The 1988 NBA Playoffs was the postseason tournament of the National Basketball Association’s 1987 – 1988 season. The tournament concluded with the Western Conference champion Los Angeles Lakers defeating the Eastern Conference champion Detroit Pistons 4 games to 3 in the NBA Finals. James Worthy was named NBA Finals MVP. The Lakers became the first team since the Boston Celtics in 1969 to repeat as champions, a feat that coach Pat Riley guaranteed the previous offseason.
NBA Finals – 2000
The 2000 NBA Playoffs was the postseason tournament of the National Basketball Association’s 1999 – 2000 season. The tournament concluded with the Western Conference champion Los Angeles Lakers defeating the Eastern Conference champion Indiana Pacers 4 games to 2. Shaquille O’Neal was named NBA Finals MVP.
NBA Finals – 2001
The 2001 NBA Playoffs was the postseason tournament of the National Basketball Association’s 2000 – 2001 season. The tournament concluded with the Western Conference champion Los Angeles Lakers defeating the Eastern Conference champion Philadelphia 76ers 4 games to 1. Shaquille O’Neal was named NBA Finals MVP for the second straight year.
NBA Finals – 2002
The 2002 NBA Finals was the National Basketball Association (NBA) championship series for the 2001 – 2002 season. The best-of-seven playoff was contested between the Los Angeles Lakers, champions of the Western Conference and two-time defending NBA champions, and the New Jersey Nets, champions of the Eastern Conference. The Lakers swept the Nets, four games to none, to win the franchise’s 14th NBA championship. The 56th edition of the championship series was played between June 5 and June 12 and was broadcast on NBC.
NBA Finals – 2009
The 2009 NBA Playoffs was the postseason tournament of the National Basketball Association’s 2008 – 2009 season. The tournament concluded with the Western Conference champion Los Angeles Lakers defeating the Eastern Conference champion Orlando Magic 4 games to 1 in the NBA Finals. Kobe Bryant was named NBA Finals MVP.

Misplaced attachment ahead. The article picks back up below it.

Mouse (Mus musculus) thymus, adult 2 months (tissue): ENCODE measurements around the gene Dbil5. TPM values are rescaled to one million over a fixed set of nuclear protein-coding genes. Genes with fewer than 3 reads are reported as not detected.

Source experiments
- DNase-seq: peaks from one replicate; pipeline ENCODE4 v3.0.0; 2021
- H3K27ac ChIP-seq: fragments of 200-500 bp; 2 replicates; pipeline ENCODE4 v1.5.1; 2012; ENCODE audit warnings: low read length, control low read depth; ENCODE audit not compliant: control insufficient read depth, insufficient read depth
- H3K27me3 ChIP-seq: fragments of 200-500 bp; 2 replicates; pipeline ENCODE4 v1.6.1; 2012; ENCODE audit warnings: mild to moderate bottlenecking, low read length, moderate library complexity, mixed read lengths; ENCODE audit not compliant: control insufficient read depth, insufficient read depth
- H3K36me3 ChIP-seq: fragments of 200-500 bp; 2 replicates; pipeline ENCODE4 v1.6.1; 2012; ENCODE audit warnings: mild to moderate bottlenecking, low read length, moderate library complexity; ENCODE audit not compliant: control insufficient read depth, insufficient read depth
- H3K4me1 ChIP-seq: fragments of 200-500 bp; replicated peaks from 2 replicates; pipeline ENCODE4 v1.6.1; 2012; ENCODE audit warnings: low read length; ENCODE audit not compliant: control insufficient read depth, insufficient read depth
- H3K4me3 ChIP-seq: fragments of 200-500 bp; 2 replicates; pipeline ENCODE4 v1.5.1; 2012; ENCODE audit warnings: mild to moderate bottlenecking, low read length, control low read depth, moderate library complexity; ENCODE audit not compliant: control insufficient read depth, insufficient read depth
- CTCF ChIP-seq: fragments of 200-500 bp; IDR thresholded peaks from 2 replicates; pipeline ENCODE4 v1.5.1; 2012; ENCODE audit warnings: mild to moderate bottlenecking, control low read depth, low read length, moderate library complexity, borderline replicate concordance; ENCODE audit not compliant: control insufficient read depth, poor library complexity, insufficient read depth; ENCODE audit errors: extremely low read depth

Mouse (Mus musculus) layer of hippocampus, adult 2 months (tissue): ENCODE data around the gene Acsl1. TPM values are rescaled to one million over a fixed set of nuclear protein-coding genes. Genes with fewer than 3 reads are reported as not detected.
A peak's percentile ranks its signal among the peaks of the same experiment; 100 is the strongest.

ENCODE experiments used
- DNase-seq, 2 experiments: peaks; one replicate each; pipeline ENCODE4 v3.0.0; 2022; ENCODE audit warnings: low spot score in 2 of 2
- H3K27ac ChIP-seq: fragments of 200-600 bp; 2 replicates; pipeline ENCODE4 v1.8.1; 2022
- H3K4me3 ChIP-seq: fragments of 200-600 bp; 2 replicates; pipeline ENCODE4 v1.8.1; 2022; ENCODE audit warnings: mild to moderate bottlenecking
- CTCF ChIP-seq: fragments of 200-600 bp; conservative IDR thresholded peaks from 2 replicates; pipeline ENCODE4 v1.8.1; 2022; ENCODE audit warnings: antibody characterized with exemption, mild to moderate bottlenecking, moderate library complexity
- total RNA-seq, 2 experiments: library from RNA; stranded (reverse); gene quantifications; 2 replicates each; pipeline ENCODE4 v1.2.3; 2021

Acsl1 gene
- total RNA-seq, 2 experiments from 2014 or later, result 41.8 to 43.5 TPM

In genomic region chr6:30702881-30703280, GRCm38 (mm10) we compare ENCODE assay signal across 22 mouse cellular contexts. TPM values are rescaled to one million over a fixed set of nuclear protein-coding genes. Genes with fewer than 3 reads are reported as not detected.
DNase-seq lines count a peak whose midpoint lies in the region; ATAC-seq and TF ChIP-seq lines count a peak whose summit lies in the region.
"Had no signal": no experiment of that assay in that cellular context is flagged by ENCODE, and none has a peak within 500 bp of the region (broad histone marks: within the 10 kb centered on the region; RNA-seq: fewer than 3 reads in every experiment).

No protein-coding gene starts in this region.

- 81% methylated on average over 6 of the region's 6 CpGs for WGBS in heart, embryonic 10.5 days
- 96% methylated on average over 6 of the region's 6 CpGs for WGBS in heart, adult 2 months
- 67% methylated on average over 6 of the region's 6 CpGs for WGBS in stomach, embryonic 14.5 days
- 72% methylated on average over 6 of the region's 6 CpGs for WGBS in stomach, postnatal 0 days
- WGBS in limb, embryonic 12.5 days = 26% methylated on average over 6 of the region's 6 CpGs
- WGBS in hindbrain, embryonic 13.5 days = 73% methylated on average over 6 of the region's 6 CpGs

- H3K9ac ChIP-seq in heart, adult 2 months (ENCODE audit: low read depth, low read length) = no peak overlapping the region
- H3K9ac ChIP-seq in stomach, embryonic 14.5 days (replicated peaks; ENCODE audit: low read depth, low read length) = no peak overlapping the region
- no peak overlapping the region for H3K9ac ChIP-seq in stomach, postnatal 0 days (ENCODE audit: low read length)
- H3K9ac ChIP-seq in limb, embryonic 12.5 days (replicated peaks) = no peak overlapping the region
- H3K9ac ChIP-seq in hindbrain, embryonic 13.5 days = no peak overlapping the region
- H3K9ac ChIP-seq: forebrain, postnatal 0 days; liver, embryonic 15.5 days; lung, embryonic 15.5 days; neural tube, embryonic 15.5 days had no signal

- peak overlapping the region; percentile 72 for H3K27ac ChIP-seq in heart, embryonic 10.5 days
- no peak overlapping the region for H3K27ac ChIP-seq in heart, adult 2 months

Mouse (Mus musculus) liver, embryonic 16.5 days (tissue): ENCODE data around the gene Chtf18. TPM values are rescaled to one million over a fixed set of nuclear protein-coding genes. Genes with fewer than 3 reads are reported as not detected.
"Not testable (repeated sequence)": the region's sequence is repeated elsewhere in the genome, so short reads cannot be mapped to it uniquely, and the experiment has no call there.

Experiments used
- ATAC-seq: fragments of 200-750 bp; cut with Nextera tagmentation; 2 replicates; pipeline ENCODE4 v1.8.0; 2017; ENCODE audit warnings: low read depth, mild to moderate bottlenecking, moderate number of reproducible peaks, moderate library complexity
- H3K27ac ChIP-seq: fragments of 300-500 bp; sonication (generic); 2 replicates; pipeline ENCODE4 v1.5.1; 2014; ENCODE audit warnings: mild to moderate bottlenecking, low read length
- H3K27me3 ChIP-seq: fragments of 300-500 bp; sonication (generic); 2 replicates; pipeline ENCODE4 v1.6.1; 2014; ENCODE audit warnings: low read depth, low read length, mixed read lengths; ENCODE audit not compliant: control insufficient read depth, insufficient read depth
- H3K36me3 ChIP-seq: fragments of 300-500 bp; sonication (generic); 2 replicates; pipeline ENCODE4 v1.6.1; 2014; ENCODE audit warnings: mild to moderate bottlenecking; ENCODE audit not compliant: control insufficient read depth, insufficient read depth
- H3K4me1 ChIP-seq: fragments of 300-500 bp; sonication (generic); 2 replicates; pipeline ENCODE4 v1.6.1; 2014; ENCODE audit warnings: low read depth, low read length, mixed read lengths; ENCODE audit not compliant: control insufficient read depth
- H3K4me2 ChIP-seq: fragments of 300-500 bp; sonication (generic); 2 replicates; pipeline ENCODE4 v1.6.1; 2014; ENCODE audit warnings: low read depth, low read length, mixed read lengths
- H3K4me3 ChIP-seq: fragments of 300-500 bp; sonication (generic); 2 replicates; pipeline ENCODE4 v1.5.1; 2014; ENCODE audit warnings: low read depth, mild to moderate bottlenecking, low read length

NBA Finals – 2010
The 2010 NBA Playoffs was the postseason tournament of the National Basketball Association’s 2009 – 2010 season. The tournament concluded with the Western Conference champion Los Angeles Lakers defeating the Eastern Conference champion Boston Celtics 4 games to 3 in the NBA Finals. Kobe Bryant was named NBA Finals MVP for the second straight year.
The Los Angeles Lakers are an American professional basketball team based in Los Angeles. The Lakers compete in the National Basketball Association (NBA), as a member club of the league’s Western Conference Pacific Division. The Lakers play their home games at Staples Center, an arena shared with the NBA’s Los Angeles Clippers, the Los Angeles Sparks of the Women’s National Basketball Association, and the Los Angeles Kings of the National Hockey League. The Lakers are one of the most successful teams in the history of the NBA, and have won 16 NBA championships, their last being in 2010. As of 2015, the Lakers are the second most valuable franchise in the NBA according to Forbes, having an estimated value of $2.7 billion.
Minneapolis – Los Angeles
1949 – Present / National Basketball Association
1948 – 1949 / Basketball Association of America
1947 – 1948 / National Basketball League
1960 – Present / Los Angeles Lakers
1947 – 1948, 1948 – 1960 / Minneapolis Lakers
Lakers – Given that Minnesota is “The Land of 10,000 Lakes,” they settled on Lakers. When the Lakers moved to Los Angeles before the 1960 season, their nickname was retained, in part because of the tradition the team had established in Minnesota.
NBA Championships 11
2010, 2009, 2002, 2001, 2000, 1988, 1987, 1985, 1982, 1980, 1972, 1954, 1953, 1952, 1950, 1949
2000 – Present / Staples Arena
1967 – 1999 / The “Fabulous” Forum
1960 – 1967 / Los Angeles Memorial Sports Arena
1947 – 1960 / Minneapolis Auditorium
2013 – Present / Buss Family Trust
1979 – 2013 / Jerry Buss
1965 – 1979 / Jack Kent Cooke
1957 – 1965 / Bob Short
1948 – 1957 / Ben Berger and Morris Chalfen
8 Kobe Bryant
13 Wilt Chamberlain
22 Elgin Baylor
24 Kobe Bryant
25 Gail Goodrich
32 Magic Johnson
33 Kareem Abdul-Jabbar
34 Shaquille O’Neal
42 James Worthy
44 Jerry West
52 Jamal Wilkes
MIC Chick Hearn
*Blue is this team’s history